Check the manual to discover which audio formats your soundbar supports. You will then have to check your television or set-top box’s audio output settings and look for the ones supported by your soundbar. After switching to the supported output mode on your television or box, you should start to hear sound through the speaker. 

The PCM format is universal, so it’s always the right place to start. If you can’t locate your soundbar’s manual, you may have to experiment with some trial-and-error options to find the correct output format.

The sound is out of sync with the picture.

If your TV, DVD player, or set-top box is plugged directly to your soundbar, there may be times when the sounds rush ahead of the images. Most modern boxes have a way to prevent this from happening, and you can easily find it in the audio settings menu. 

This setting is usually known as “Audio Delay” or other similar types of wording. You will usually have to use trial-and-error options to adjust the delay setting until the audio and video are in sync.

The soundbar sounds unnatural.

This issue mostly has to do with the audio enhancement mode on the soundbar, which may change the way the sound gets balanced. 

For example, the Night Mode on some soundbars turns down noises that are likely to disturb people while they are sleeping. Therefore, you should check the audio enhancement mode on your soundbar to make sure it’s not one that changes the balance of the sound unnaturally because of such settings. 

You can usually change settings such as Night Mode with the remote control.

Another issue may stem from the dialogue enhancement mode. Most soundbars have this setting, which boosts the volume of higher-pitched sounds so you can hear speech more clearly. 

These settings can work well on some speakers, but they can sound terrible on cheaper soundbars. The best solution is to turn off the dialogue enhancement mode. Use the soundbar’s remote control option to ensure you haven’t switched this setting on inadvertently.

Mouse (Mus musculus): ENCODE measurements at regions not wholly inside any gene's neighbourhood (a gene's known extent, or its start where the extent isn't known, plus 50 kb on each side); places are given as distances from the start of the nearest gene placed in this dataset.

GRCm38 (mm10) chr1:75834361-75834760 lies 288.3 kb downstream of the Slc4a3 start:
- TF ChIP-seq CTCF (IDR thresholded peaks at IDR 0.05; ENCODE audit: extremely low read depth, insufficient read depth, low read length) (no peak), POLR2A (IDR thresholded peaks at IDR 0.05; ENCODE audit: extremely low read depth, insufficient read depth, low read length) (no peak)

Finally, it is possible that your TV, DVD player, or set-top box is putting out a sound that your soundbar is finding difficult to process. It may be that the soundbar can only process 2.1 or 2.0 sound but is receiving 5.1 surround sound. 

In this case, you’re not getting the full range of sounds that are part of the viewing content. You’ll have to check the audio output of the TV, DVD player, or set-top box to ensure it matches your soundbar’s abilities.  

You can do this by navigating to the audio settings menu and setting the audio on your television or box to either 2.0 or 2.1. This change should take care of the problem.

Back Soundbar Under TV

The soundbar is producing static noise.

If your soundbar uses a 3.5mm jack, this is very likely why you hear static. The first step is to ensure the connection is complete by checking that both ends of the cable are inserted into the TV/DVD player/set-top box and soundbar.

The cable should also be clear of other wires, such as the other connectors behind your TV. Sometimes it’s as simple as shifting the 3.5mm cable a little.

If the problem doesn’t get solved by these adjustments, turn the TV volume up and then readjust it via the soundbar’s remote control. 

Sometimes the static is due to the volume of the source being low and the volume of the output being high. So adjusting the volume might solve this problem.

If none of the above solutions work, get yourself a ground-loop isolator. This item is an adapter that you place between the soundbar and television to eliminate noise. 

Ground-loop isolators cost less than $10 online and can affect the output of the bass performance. They are not always 100% effective, but a quality one may solve your static issues. 

You may also consider using an alternative connection to a 3.5mm jack, such as a digital optical or HDMI cable. These aren’t as susceptible to static as the 3.5mm jack.

How do I reset my soundbar?

Resetting your soundbar will vary by manufacturer. Samsung soundbars, for example, must power down. Afterward, you press and hold the STOP button until it shows “INIT OK.” Note that other brands have different reset methods.


A soundbar can significantly improve your television-viewing experience. However, soundbar issues can also be frustrating if you don’t know how to solve them. With the information you’ve learned through this article, you now have the knowledge to fix fundamental issues by yourself, without expensive professional help. Happy viewing!